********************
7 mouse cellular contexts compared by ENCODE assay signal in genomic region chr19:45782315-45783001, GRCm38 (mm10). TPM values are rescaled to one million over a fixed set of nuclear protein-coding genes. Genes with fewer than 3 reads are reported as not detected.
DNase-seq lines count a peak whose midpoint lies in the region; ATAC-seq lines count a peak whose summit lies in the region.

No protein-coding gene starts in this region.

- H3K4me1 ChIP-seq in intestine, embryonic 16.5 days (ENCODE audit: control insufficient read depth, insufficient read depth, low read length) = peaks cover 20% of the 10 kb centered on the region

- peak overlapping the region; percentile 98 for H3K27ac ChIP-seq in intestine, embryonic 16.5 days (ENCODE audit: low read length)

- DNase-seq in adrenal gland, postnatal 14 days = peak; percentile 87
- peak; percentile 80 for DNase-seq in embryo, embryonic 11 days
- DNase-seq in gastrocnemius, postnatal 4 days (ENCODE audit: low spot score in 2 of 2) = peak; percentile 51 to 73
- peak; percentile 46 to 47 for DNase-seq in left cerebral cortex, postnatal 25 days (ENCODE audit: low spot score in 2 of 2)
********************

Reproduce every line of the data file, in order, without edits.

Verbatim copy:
7 mouse cellular contexts compared by ENCODE assay signal in genomic region chr19:45782315-45783001, GRCm38 (mm10). TPM values are rescaled to one million over a fixed set of nuclear protein-coding genes. Genes with fewer than 3 reads are reported as not detected.
DNase-seq lines count a peak whose midpoint lies in the region; ATAC-seq lines count a peak whose summit lies in the region.

No protein-coding gene starts in this region.

- H3K4me1 ChIP-seq in intestine, embryonic 16.5 days (ENCODE audit: control insufficient read depth, insufficient read depth, low read length) = peaks cover 20% of the 10 kb centered on the region

- peak overlapping the region; percentile 98 for H3K27ac ChIP-seq in intestine, embryonic 16.5 days (ENCODE audit: low read length)

- DNase-seq in adrenal gland, postnatal 14 days = peak; percentile 87
- peak; percentile 80 for DNase-seq in embryo, embryonic 11 days
- DNase-seq in gastrocnemius, postnatal 4 days (ENCODE audit: low spot score in 2 of 2) = peak; percentile 51 to 73
- peak; percentile 46 to 47 for DNase-seq in left cerebral cortex, postnatal 25 days (ENCODE audit: low spot score in 2 of 2)